Saturday, January 24, 2015

Union Pacific Sees US Economic Growth; Cites Several Uncertainties

The overall theme of strong US economic growth in 2015 continues with Union Pacific (NYSE: UNP) forecasting strength in several key domestic arenas.  With 31,838 route miles providing rail access to and from both the Pacific Coast and the Gulf Coast shipping ports, this 150 year old railroad corporation has the inside track on a wide range of industrial and consumer goods being transported around the nation.  What they are forecasting for 2015 is very promising on the domestic front.

Agricultural demand looks strong in the US, although there's oversupply internationally so demand for US agricultural products overseas looks weak.  There is also some short-term weakness evident in demand for ethanol - which will impact demand for corn - however with plunging gas prices in the US, demand for ethanol is forecast to increase as we head towards higher demand for gasoline through the first half of this year.

For those interested in the automotive sector, the news on that front continues to be positive.  UNP saw continued strength in consumer demand for both finished products (i.e. new cars) as well as increased demand for automotive parts.  They see this trend as continuing into the 2015.  Seasonally adjusted, shipments of new cars in the 4th quarter increased by over one million vehicles.  Shipments of parts also saw a 2% increase in the 4th quarter. 

On the energy front, strong demand for coal continues to be forecast.  Inventories are currently low, and UNP expects strong demand to replenish those supplies.  The price of natural gas, however, could put pressure on demand for coal since a lower natural gas price will decrease the demand for coal across the nation.  While UNP has yet to see this impact in their shipment orders, they have called this out as a concern for their coal segment in 2015.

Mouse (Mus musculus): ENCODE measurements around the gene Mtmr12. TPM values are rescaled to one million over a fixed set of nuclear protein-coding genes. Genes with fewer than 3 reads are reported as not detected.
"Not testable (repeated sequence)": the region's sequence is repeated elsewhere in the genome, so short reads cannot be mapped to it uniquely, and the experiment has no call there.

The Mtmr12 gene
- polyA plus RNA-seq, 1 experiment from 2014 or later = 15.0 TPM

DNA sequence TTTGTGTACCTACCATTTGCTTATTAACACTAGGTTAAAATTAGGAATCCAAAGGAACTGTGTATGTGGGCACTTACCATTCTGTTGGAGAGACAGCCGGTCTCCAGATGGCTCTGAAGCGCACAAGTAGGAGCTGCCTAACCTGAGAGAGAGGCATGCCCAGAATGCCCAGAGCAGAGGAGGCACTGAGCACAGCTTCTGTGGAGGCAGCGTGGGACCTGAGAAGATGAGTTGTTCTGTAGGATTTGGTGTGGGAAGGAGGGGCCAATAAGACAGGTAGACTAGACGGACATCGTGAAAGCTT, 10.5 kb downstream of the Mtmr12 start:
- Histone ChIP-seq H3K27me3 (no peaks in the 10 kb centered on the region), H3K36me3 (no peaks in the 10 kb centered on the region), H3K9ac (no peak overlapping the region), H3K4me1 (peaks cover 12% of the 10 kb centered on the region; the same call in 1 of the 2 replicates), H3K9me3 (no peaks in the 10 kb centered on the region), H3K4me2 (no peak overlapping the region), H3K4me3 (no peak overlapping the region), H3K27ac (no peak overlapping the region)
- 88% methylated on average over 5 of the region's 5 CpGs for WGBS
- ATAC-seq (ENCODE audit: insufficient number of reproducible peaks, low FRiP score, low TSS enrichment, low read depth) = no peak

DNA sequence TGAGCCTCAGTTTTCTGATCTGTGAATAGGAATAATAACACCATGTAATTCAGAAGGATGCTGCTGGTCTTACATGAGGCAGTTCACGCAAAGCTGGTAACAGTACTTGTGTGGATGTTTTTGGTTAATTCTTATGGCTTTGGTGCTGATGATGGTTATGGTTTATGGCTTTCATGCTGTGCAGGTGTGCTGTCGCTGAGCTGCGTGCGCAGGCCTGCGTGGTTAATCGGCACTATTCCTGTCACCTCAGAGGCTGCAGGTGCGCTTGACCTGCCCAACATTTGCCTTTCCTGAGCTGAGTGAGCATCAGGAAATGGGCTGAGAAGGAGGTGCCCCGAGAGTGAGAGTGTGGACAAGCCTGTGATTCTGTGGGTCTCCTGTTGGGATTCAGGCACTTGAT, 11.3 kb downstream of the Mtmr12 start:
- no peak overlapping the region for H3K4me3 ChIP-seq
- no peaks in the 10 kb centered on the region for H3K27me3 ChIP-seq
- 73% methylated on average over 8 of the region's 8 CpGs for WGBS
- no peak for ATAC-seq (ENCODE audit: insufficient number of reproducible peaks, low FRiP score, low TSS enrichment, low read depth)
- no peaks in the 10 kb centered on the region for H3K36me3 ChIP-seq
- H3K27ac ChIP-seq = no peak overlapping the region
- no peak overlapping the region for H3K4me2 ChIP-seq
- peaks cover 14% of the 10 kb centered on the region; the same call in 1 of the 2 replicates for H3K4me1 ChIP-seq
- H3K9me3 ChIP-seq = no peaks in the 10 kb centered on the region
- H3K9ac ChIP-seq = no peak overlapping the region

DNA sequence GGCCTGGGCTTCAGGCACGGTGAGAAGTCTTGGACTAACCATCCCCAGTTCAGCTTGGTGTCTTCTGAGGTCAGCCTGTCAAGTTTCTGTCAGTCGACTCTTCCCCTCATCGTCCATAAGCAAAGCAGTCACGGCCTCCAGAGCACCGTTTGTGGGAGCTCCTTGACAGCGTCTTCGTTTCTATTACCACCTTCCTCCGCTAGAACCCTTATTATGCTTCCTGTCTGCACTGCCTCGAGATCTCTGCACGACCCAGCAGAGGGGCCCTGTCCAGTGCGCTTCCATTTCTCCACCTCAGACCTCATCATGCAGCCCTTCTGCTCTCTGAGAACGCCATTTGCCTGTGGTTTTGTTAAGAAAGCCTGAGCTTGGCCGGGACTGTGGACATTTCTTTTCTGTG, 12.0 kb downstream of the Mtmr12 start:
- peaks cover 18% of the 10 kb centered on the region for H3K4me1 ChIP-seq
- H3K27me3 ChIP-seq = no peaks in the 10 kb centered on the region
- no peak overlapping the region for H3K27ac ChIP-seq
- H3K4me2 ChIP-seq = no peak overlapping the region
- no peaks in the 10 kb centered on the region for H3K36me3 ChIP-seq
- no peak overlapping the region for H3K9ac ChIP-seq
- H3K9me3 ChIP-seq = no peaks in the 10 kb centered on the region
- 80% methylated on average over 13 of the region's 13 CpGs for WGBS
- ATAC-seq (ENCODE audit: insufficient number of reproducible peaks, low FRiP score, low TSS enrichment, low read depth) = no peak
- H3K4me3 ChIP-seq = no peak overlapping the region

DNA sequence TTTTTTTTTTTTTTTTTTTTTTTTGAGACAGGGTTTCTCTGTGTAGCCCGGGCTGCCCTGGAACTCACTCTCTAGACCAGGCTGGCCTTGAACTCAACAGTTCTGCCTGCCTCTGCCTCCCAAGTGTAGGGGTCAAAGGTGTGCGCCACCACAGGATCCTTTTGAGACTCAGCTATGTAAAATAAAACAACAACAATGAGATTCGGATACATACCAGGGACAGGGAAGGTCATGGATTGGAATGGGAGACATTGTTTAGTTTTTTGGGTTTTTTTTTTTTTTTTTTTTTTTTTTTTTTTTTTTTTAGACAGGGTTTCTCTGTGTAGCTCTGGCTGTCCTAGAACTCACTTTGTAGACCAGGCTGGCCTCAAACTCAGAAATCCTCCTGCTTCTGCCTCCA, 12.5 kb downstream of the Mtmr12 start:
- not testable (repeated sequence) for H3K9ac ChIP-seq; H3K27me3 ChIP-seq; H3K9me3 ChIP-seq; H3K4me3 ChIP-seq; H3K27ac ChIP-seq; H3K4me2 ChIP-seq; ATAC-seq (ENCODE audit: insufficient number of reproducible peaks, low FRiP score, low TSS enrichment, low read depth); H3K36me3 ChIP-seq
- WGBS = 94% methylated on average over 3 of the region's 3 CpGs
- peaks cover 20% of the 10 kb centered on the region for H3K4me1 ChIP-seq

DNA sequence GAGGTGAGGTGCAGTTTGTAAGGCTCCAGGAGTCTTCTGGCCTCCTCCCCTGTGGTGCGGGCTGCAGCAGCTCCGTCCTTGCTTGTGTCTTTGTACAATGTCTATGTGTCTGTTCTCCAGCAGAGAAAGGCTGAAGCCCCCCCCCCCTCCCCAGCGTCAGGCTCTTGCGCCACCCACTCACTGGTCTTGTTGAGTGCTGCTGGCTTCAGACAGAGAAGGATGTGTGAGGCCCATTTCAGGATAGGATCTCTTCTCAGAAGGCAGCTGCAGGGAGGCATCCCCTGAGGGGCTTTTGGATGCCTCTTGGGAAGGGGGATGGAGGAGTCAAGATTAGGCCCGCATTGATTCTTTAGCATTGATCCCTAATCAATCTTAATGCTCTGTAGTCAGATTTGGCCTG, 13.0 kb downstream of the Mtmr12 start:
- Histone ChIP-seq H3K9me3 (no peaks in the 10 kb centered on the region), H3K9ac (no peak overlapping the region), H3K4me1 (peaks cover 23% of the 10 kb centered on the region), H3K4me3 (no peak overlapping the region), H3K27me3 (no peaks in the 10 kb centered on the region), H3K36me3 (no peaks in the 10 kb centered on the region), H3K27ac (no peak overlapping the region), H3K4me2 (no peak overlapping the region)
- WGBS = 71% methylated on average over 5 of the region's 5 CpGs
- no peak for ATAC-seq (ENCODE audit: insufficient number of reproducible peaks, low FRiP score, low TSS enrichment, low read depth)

The price of crude oil is already having an impact on shipments, and that's expected to continue into 2015.  Volumes in the Bakken fields are down significantly already, and as long as crude prices stay below $75 to $80 per barrel, declines there will escalate.  The Uinta Basin and Niobrara Basin have increased shipment volumes, however I'd be concerned about Niobrara maintaining that trend.  The Uinta Basin produces traditional natural gas and oil, and is increasing overall production while decreasing the number of rigs, primarily through horizontal drilling.  The increased volume per rig is currently able to offset the impact of decreased margins, although if prices remain low, that will not be enough to sustain profitability.  The Niobrara Basin, however, has a very high exposure to margin risks associated with shale extraction - the most expensive of the oil production methods in use today.  Low oil prices will cripple production in this basin.  This will also have an impact on UNP's shipment of frac sand which accounted for 35% of their 28% increase in non-metallic minerals volume in 2014.